Events and Exhibits

Elizabeth Patterson Bonaparte – The Woman I Have Come to Know

Elizabeth Patterson Bonaparte, oil on panel by Francois Kinsoen, 1817. MdHS, XX.5.72.

Elizabeth Patterson Bonaparte, oil on panel by Francois Kinsoen, 1817. MdHS, XX.5.72.

Elizabeth “Betsy” Patterson Bonaparte was just another name to me when I arrived at MdHS in 2012 as a volunteer curatorial assistant.  Since that time I have come to know her intimately—not as the celebrity she was, but as a real-life woman.

I first got to know Elizabeth (she never referred to herself as Betsy”) through contents of a red trunk in the MdHS collection.  The important things, gowns, lace handkerchiefs, shawls, etc., had been removed, catalogued and stored, but three boxes labeled “scraps of lace” had been wadded up and stuffed away as seemingly insignificant.  I discovered that these were hardly scraps!  There were collars, cuffs, sleeve edgings, and trimmings of all sizes—in total, well over 300 separate pieces—everything from delicate handmade bobbin and needle laces and embroideries to machine-made and “chemical” laces.  Many showed evidence of once having been attached to garments and some had been carefully mended.

After sorting and cataloguing the laces, I moved on to other storage boxes in the Bonaparte collection where, in addition to exquisite gowns and finely-made undergarments and accessories, I found lengths of ribbons, remnants of dress fabrics and pieces of dresses which had been cut apart at their seams.  Who would keep such things, and why?

Uncatalogued remnants of silk gowns.  Elizabeth fashioned a workbag (59.92.15) using the fabric on the left for her great-niece, Alice Patterson Harris.  The bag is on display in the exhibition, MdHS Museum Collection. (Reference Photo)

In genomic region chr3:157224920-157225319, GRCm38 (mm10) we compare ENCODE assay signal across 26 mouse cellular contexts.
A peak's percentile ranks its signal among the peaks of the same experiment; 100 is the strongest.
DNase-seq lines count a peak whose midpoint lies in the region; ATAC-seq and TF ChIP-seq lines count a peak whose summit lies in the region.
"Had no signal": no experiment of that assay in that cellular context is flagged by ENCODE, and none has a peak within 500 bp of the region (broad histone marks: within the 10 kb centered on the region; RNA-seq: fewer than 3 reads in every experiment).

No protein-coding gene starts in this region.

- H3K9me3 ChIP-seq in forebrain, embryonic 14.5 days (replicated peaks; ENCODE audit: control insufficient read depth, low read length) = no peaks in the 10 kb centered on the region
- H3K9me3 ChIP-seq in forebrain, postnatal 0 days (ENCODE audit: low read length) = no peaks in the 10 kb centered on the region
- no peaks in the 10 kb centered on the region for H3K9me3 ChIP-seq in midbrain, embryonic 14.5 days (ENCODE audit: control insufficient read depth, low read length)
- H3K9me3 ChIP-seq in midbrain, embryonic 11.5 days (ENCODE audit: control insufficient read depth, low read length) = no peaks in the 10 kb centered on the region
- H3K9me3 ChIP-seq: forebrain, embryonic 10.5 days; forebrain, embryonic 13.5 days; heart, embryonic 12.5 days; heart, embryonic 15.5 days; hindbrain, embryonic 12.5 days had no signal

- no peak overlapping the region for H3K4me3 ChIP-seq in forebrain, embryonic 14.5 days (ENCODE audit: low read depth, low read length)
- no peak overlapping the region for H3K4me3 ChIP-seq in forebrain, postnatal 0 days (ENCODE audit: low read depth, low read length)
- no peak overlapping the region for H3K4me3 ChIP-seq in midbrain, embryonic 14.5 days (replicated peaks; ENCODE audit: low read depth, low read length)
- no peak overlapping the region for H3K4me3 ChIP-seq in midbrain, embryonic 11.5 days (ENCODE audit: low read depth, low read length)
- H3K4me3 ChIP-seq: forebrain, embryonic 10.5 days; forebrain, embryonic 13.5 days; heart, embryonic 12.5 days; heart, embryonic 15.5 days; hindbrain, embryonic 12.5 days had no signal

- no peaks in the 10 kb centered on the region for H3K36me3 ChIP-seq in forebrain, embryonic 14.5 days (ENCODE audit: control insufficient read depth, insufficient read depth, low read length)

Uncatalogued remnants of silk gowns. Elizabeth fashioned a workbag (59.92.15) using the fabric on the left for her great-niece, Alice Patterson Harris. The bag is on display in the exhibition, MdHS Museum Collection. (Reference Photo)

Elizabeth kept meticulous records throughout her life, and it was through the examination and transcription of these journals in the Elizabeth Patterson Bonaparte Papers, Ms 142, Box 13A that I came to know more about her.  At first, I only paid attention to the entries which were related to clothing.  I was not surprised to find such entries as “4½ yds Pink Ribbon” purchased in Liverpool in 1815 or 2½ meters of black lace in Paris in 1840 or payment of $2.38 to a [Ms] Rogers in Baltimore on 10 October 1848 for “making 6 shifts.”  Then there were the inventories she made whenever she travelled (eight separate trips to Europe over the course of her lifetime—the final one in 1863, at the age of 78!) which allowed me to track specific garments and even match them to items in the collection.

As a long-time student of needlework, textiles and costume history, I had a different perspective from the biographers and historians who have written about Elizabeth Patterson Bonaparte over the last 150 years.  I saw her as a woman who truly loved fashion and freely spent to acquire what she wanted.  She was buying the best quality, going so far as to record her “imitation” laces separately from her “valuable Point, Real lace, valencien [valenciennes] laces.”  She kept all of these things for their beauty and their value, whether it was sentimental or monetary.  To me she was a kindred spirit, and I envied her for her “stash!”

Detail of handmade needle lace cuff shows evidence of careful mending, MdHS Museum Collection, xx.5.565. (Reference Photo)

Detail of handmade needle lace cuff shows evidence of careful mending, MdHS Museum Collection, xx.5.565. (Reference Photo)